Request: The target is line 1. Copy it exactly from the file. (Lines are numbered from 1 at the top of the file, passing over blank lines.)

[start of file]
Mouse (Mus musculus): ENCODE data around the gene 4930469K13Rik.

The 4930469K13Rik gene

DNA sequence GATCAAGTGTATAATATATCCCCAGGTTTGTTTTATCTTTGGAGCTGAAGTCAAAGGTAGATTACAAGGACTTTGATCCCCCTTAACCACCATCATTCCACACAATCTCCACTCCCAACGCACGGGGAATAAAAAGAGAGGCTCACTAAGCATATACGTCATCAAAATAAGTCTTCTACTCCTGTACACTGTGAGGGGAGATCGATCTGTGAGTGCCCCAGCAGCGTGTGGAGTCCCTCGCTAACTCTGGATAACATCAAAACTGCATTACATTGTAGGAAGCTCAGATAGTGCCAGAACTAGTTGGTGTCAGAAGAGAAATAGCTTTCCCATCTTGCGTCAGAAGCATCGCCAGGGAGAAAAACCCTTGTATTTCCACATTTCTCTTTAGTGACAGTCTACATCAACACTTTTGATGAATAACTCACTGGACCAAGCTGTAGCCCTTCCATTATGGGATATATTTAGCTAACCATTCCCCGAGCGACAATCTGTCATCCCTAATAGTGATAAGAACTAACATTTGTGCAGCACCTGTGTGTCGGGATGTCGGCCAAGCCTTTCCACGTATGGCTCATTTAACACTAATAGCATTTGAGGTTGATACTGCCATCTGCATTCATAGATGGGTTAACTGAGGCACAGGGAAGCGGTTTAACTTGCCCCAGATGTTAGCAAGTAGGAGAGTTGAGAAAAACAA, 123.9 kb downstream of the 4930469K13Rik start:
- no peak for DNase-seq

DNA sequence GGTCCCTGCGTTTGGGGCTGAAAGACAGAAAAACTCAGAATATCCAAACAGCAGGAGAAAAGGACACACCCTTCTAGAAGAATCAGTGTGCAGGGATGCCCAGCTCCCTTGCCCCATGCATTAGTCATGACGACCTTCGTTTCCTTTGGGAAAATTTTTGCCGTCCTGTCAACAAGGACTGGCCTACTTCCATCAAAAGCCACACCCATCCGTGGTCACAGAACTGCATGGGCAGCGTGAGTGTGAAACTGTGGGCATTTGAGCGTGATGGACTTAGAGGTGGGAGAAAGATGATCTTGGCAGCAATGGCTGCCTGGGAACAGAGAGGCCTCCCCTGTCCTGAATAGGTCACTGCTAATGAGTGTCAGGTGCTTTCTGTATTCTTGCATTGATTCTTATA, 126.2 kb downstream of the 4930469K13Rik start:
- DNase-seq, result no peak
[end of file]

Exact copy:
Mouse (Mus musculus): ENCODE data around the gene 4930469K13Rik.